by Dr. Boyce Watkins

John King of CNN News. Courtesy of Reuters.

John King of CNN News. Courtesy of Reuters.

When you use a loosely-defined term such as “dark-skinned male” to describe the suspect of one of the most notorious crimes in American history, you should fully expect that people are going to become angry with you.   So, when CNN’s John King went there, all Hades broke loose in the blink of an eye.  A series of prominent figures and organizations went on full alert, from Rev. Al Sharpton to the National Association of Black Journalists.   King was not only called out for using the term, he was also called out for using faulty information.

This kind of irresponsible use of language and imagery is nothing new in the Boston area.  Back in 1990, a man by the name of Charles Stuart shot and killed his pregnant wife, then falsely claimed that a black man did it.  This led to a massive manhunt throughout the city, where black men were being stopped, searched, abused and apprehended for no good reason.  This reign of police terror remains as a scar on Boston’s ugly racial history, and this situation certainly didn’t help….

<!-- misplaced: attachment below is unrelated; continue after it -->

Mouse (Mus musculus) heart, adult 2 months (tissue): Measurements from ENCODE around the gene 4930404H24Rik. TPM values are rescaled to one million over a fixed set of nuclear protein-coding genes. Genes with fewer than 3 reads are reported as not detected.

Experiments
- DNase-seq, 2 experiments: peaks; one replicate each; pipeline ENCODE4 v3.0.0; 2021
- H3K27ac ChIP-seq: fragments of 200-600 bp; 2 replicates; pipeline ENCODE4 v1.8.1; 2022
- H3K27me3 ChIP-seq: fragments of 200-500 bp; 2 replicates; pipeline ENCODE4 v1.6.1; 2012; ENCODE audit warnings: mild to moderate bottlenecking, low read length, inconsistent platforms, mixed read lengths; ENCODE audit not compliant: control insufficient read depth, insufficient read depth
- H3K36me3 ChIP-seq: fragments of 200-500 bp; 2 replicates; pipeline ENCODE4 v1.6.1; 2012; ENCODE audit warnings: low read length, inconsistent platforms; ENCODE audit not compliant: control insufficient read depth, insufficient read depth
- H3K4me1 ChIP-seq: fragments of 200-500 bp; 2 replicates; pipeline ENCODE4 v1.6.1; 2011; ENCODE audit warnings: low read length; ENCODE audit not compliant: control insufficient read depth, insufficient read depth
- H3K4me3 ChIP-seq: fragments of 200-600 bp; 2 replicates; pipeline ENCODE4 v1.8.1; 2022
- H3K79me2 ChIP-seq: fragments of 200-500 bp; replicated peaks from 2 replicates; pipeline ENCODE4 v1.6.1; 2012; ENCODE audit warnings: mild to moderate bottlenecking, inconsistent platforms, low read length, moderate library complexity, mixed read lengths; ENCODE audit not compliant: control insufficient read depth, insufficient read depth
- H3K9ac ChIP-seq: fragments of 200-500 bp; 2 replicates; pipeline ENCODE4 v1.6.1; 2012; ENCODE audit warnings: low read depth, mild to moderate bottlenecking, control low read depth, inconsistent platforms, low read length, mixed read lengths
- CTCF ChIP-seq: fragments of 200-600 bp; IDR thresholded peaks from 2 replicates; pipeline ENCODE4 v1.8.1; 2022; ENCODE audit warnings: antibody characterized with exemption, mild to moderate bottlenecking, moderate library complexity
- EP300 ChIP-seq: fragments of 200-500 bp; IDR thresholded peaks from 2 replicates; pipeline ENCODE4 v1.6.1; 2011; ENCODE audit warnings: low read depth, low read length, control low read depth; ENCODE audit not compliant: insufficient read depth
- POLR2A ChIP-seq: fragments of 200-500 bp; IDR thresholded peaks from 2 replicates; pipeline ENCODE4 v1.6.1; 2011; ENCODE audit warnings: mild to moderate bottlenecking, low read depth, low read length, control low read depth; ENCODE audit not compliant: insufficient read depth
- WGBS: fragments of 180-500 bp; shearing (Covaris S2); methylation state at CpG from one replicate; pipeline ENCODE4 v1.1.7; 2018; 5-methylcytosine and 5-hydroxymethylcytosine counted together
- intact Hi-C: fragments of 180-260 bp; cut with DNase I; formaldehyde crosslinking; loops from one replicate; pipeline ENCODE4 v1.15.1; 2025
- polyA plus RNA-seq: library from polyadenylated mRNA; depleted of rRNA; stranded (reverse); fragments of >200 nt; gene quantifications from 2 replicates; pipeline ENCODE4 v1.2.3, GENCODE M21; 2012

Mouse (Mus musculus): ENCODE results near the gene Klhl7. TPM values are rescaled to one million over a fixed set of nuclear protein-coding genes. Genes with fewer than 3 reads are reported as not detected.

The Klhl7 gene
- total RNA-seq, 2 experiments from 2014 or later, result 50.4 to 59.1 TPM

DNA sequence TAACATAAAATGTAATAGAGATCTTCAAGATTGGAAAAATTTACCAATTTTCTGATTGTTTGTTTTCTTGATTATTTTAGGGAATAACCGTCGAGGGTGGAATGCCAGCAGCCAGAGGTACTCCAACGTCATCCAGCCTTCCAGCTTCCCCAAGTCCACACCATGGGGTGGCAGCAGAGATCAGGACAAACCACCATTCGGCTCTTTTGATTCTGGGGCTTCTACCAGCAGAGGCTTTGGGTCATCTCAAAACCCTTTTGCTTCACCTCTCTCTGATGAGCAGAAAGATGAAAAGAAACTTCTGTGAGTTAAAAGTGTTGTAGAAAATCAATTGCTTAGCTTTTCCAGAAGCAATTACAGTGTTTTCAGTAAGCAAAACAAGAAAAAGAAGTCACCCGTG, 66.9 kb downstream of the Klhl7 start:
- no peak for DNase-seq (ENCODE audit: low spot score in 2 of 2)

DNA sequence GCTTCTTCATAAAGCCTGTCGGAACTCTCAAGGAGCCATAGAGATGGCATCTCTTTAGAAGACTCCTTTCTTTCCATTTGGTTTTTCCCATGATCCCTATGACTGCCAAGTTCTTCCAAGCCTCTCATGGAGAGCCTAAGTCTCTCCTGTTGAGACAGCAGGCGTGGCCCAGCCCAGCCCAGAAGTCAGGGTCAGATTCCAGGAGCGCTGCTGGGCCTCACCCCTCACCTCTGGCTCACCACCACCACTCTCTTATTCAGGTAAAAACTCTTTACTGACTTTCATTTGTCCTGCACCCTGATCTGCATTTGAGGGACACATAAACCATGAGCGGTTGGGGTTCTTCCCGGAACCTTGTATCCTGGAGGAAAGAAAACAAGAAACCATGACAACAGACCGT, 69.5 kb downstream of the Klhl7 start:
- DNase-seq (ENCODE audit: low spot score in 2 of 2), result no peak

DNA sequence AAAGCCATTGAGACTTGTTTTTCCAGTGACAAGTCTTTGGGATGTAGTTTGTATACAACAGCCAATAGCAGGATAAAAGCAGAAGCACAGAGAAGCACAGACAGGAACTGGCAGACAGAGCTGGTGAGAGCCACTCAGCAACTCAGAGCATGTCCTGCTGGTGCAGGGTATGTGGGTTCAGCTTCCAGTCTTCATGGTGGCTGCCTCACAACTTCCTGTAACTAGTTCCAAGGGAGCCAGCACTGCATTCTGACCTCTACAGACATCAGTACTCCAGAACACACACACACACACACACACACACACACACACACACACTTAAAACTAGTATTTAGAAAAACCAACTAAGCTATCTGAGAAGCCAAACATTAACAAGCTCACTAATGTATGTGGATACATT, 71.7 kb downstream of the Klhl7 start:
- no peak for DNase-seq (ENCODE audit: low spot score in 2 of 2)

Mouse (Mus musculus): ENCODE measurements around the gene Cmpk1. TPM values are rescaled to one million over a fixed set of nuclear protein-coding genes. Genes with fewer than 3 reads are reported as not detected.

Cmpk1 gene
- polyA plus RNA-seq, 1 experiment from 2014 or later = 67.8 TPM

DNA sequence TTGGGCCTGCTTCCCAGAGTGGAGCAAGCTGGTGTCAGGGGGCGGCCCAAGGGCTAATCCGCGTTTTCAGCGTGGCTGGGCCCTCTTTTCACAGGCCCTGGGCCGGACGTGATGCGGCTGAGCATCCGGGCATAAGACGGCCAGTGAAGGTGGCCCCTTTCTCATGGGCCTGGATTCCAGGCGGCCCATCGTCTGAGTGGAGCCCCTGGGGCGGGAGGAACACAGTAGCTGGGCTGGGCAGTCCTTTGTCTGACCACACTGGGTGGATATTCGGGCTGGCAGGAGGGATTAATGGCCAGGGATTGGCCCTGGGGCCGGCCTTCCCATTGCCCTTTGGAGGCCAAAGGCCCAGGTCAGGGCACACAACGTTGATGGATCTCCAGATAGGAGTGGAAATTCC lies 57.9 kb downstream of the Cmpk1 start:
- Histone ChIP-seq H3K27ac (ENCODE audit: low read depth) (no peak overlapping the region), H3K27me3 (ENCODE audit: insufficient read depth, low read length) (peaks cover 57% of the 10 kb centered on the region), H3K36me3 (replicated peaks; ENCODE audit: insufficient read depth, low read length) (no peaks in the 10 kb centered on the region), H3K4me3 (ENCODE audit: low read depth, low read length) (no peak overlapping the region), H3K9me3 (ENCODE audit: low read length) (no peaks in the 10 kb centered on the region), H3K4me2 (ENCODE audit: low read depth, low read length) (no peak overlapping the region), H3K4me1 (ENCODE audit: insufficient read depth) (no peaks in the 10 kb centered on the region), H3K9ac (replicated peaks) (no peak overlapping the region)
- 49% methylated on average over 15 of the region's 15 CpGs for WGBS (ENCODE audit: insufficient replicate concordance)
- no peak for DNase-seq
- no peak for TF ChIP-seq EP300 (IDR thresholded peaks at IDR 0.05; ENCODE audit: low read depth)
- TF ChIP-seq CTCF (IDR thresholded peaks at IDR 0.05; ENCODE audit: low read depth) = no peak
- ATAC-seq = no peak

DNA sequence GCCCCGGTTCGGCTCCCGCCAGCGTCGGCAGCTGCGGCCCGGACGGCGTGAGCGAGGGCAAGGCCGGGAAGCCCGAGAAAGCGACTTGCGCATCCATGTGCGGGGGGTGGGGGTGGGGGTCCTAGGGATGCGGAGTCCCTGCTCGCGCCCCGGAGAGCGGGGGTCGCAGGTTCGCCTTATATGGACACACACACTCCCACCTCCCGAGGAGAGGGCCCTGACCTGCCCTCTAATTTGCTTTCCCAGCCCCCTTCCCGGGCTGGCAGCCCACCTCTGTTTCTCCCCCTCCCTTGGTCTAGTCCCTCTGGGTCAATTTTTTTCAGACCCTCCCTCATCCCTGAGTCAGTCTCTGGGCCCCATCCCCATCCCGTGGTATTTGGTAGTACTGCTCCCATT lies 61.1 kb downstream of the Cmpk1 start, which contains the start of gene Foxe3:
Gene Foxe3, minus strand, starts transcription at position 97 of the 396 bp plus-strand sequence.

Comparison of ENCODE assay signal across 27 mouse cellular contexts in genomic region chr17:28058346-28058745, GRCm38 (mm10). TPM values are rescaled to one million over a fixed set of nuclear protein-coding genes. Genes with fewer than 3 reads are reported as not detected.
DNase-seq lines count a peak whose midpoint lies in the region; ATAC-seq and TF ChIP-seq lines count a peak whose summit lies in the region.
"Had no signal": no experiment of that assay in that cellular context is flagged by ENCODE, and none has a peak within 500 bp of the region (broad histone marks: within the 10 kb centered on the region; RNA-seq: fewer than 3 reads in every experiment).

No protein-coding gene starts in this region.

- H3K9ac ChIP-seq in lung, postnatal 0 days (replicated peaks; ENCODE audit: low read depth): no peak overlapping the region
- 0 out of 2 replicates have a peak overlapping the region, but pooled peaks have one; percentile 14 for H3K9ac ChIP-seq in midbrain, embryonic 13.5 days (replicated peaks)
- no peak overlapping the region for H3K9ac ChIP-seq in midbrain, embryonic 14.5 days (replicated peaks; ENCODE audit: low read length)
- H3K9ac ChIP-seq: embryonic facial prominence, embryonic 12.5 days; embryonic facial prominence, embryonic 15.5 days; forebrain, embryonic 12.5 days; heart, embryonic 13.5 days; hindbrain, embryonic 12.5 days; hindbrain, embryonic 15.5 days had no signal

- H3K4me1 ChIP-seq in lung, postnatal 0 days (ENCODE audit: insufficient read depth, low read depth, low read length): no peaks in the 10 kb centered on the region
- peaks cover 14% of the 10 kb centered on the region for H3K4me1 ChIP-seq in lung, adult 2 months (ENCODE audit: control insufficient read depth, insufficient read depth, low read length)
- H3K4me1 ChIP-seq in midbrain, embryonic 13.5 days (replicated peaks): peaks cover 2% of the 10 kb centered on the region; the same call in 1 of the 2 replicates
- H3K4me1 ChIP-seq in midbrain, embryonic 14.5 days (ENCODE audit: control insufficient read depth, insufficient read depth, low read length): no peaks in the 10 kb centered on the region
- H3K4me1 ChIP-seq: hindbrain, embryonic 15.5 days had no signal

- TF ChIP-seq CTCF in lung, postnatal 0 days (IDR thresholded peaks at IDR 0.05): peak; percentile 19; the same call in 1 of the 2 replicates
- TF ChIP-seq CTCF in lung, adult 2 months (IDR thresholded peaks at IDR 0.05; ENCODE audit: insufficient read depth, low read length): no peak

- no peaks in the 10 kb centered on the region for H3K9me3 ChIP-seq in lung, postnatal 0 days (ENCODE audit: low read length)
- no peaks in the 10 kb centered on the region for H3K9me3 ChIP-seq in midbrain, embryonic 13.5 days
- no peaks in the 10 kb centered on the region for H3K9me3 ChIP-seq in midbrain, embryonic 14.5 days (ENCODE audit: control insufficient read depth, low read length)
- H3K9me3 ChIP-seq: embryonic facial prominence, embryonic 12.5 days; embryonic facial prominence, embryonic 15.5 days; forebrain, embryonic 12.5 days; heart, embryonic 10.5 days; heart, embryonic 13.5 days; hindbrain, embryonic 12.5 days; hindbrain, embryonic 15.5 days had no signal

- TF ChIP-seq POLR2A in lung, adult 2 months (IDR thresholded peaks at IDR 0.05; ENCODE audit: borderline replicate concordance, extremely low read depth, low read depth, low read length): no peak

We can’t entirely blame King for using skin color as part of the description, since it does reduce the potential pool of suspects.  But what we can blame him for is the use of poorly-researched information and not being more specific.  If the suspect had indeed been a dark-skinned male, it might have made more sense for King to wait until an image was released, instead of seeking to be the first man on television to give any kind of information to the public.   I suspect that King hardly understands the kind of danger every “dark-skinned male” in the state of Massachusetts would be dealing with as a result of his seemingly innocent little sentence.

As a case-in-point,…

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